Blomkamp set out to write a film with “at least one central female character”, not an overly revolutionary aspiration in a film about equality. Elysium has a central unromanticised female character, but one that was only switched to female when “it suddenly occurred to him the character could be a woman”. Like the heroines of Salt and Flightplan, this role is strong partly because it was written to be a character before it was rewritten to be female. I don’t know why he needed to spot a character that he could gender-switch, rather than writing a decent female one from the start, and I don’t know why he felt that other characters could not be switched. I am aware that Blomkamp has taken on a role where you can never be good enough: fight normative values, and your film will always still be too normative. Even if it doesn’t contain only wealthy, white men, even when it critiques that very gated community, a film cannot avoid reflecting the wealthy, white male perspective that usually funds, supplies and distributes it. This is a film that sets out to teach an anti-segregation message and still failed the Bechdel test, which checks that at least two women in a film talk to each other about anything other than a man. We’re used to seeing films with only token female characters, and tests like the Bechdel help alert us to what we’ve stopped noticing, if not when we stopped noticing them.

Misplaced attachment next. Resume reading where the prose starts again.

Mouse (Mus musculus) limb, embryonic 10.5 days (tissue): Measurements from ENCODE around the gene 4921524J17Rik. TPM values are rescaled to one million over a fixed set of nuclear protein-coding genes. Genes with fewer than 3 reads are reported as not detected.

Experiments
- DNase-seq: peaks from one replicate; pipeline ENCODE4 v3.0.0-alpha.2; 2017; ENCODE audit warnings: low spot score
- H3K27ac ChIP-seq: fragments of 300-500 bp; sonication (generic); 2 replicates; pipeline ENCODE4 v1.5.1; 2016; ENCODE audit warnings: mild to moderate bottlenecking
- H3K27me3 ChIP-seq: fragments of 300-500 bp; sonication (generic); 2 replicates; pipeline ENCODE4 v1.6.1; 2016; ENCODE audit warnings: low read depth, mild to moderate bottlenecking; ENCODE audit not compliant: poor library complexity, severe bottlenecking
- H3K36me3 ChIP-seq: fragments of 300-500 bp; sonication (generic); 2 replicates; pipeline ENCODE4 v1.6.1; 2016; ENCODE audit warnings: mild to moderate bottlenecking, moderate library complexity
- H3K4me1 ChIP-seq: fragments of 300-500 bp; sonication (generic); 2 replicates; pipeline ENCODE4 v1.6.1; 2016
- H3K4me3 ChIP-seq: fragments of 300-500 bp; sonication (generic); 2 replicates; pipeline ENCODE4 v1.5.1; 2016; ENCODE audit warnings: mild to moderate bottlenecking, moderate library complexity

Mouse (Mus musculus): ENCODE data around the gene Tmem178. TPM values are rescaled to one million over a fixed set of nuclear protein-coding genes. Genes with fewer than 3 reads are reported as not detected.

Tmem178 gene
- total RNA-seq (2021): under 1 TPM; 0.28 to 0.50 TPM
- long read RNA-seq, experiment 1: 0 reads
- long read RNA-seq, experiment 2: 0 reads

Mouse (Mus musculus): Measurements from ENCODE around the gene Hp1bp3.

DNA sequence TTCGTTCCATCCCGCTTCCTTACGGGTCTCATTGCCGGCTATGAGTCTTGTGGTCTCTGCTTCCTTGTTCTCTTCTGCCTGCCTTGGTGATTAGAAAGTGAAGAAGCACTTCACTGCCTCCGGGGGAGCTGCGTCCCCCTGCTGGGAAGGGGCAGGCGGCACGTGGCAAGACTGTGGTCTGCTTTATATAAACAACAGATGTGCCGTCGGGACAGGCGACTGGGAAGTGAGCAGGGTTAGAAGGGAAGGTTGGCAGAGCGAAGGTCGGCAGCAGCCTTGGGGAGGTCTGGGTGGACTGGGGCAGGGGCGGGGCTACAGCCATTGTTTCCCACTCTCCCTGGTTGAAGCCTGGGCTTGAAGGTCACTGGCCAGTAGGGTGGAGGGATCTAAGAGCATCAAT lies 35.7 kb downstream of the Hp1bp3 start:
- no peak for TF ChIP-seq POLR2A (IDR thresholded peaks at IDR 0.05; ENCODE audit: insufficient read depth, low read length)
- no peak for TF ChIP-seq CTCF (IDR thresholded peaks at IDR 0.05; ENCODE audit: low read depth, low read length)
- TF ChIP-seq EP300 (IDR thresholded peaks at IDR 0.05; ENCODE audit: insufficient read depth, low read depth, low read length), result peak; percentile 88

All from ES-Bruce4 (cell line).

It’s been a long time since comedian Richard Pryor balked at the all-white casts of films like Logan’s Run, musing that the future setting implied that “White folks ain’t planning for us to be here”. He did it so acutely and so wittily that he got people to listen. He didn’t single-handedly create a perfect and equal world, but he did start a gradual change in perceptions that got people to realise what they were acclimatised to. A similar creeping shift is gathering around Game of Thrones’ exceptional lead Peter Dinklage. It is hard for an actor who is four foot five to be remembered for his brilliant way with dialogue, but then it is hard for an actor who has to compete for screen time with zombies and dragons to be remembered at all. Dinklage’s dwarfism has nothing to do with his perfect acting, but it does dictate that the role he plays must be appropriate to his size. In the glamorous world of the on-screen, unusual physiques are disproportionately under-represented, yet Dinklage does not play a token role focussed on his stature or enabling the remaining cast. He portrays a complex and multi-faceted part, flawed, three-dimensional, award-winning, and now carrying top billing. Versions of the limited-range excuse have been used by many writers seemingly incapable of including fully-formed female characters, because women can only play women, and apparently these writers can only envisage men. Perhaps it is time to change what we envisage. We don’t need more strong representative characters, we need more characters who happen to be representative and happen to be strong. Characters who are casually short-statured, or female, or black, or transgendered, and also interesting, because of their personalities, motivations and conflicts, or anything that actually matters.